We need to constantly tune our teams because the law of entropy means they will run down without inputs. Here are nine tips then that will tune them or get you thinking about what you need to do to improve teamwork.

Firstly, consistently and persistently talk to the team about what a team is, why it is not a group, and how it has geometric, not just arithmetic power! Raise your and their expectations of what is possible.

Second, motivate yourself more to believe in teams. Here is a good reason: teams are important because you are not immortal: you will die, or retire, or resign, or transfer, or at some point leave the team/group of which you are member. At that point who takes over? Who succeeds? Teams ensure some genuine form of succession planning, and thus secure a legacy to the work that you have done. That’s important isn’t it? Groups on the contrary have little or no structure and so little of value can be perpetuated or transmitted to the future.

Three, be certain that the remit or mission or objective is bold, big, clear and compelling; be, like the Blues Brothers, on a ‘mission from God’! People want to be important and what can be more important than doing something important with like-minded friends? For most people (and groups) work is an activity of which 80% or more is wasted time; buy-in to clear, specific objectives is the antidote to this waste and the foundation of strong team performance.

Four, understand that the two words ‘team’ and ‘hierarchy’ are mutually exclusive. You’ll know that there’s too much hierarchy in your organisation when you find everyone agrees with your views and deference is the norm. Group-think beckons! It’s not rank that decides what we do and how we do it, but relevance and contribution to the mission.

Five, just as we speak of clarifying the objective, so we need to spend time negotiating roles in order to maximise each member’s contribution, particularly by playing to their strengths and motivators. One good question is: ‘how DO I contribute to the objective?’ And here’s an even better one for the superior team: ‘how CAN I contribute to the team?’

Six, ensure you oil the machine. This follows from tip five: a too rigid pursuit of objectives, of what I call the ‘content’, always leads to disintegration, as even the most powerful engine will burst apart if it is not oiled properly. ‘Oiling’, in team terms, is paying attention not just to the objectives but to the process. A favourite question I have for teams is: ‘how do you interact with each other?’ The answer speaks volumes, especially when it’s something like: ‘We don’t’!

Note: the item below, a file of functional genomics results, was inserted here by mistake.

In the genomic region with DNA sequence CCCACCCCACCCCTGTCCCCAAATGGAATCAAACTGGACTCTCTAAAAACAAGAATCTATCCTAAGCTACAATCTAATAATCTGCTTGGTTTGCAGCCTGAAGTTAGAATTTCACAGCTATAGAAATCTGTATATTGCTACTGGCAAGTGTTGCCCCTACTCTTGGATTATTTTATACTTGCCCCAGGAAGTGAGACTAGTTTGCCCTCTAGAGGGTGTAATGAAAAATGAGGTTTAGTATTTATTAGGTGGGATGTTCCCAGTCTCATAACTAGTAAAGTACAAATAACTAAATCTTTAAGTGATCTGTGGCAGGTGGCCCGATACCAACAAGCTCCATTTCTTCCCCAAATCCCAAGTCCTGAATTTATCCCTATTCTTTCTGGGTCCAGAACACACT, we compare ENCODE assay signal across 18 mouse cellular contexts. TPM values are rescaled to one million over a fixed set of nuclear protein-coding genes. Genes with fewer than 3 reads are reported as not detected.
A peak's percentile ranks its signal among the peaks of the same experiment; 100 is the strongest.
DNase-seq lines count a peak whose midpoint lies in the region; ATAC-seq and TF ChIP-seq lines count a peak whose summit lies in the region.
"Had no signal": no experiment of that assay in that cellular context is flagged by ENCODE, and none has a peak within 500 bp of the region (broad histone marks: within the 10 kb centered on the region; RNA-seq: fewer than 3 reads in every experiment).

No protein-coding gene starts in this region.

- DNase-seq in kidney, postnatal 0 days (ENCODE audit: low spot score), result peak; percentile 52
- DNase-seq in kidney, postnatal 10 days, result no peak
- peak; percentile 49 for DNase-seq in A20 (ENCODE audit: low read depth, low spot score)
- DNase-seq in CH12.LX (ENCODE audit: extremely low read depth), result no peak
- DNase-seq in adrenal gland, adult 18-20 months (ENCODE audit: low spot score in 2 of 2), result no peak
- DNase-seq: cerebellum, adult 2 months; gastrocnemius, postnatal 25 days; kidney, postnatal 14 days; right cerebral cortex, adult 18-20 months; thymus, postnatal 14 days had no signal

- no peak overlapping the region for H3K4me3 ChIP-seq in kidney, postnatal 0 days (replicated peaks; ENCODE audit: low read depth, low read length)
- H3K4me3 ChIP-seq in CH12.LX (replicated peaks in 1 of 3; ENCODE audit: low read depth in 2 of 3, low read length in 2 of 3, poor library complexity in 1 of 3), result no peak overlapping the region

Seven, avoid blame and drive out fear. The driving out of fear is Point 8 of W.E. Deming’s famous Fourteen Point programme for the transformation of management; and it was essential for him in terms of the whole organisational drive to achieve quality. People will not give their best, or be creative, or solve pressing business problems, if they feel that making a mistake is going to have dire consequences. Blame is always destructive. We need therefore to stop doing it. If you are not sure whether you do it, ask – get feedback and act it on it rather than blaming the messengers! Be consistent in word and deed.

Eight, ensure accountability to the wider organisation. So far the tips have largely focused on getting the team in the right – the peak – condition to perform. But there is a danger: the silo effect, the fiefdom and empire building scenarios, wherein successful teams become detached from the wider organisation and exist to promote only themselves. This needs to be prevented at source by proper accountability, controls and incentives.

Finally, nine, make sure you have fun – this can be easily overlooked or easily over-indulged in. In the latter case, everything is fun but not much is being achieved, but this is the rarer phenomenon. The simple antidote to it is ensuring that fun follows achievement and becomes a form of ongoing celebration. But overlooking its importance and relevance is much more common: employees, sometimes even in good teams, sometimes have to find ways to amuse themselves at work because they are bored – there is little fun to be had, and work is deathly serious. This is a mistake and needs to be reversed.

If you take some of these ideas and run with them you will find they have a major impact on your teams and thus on your productivity and profitability. Team work means teams work!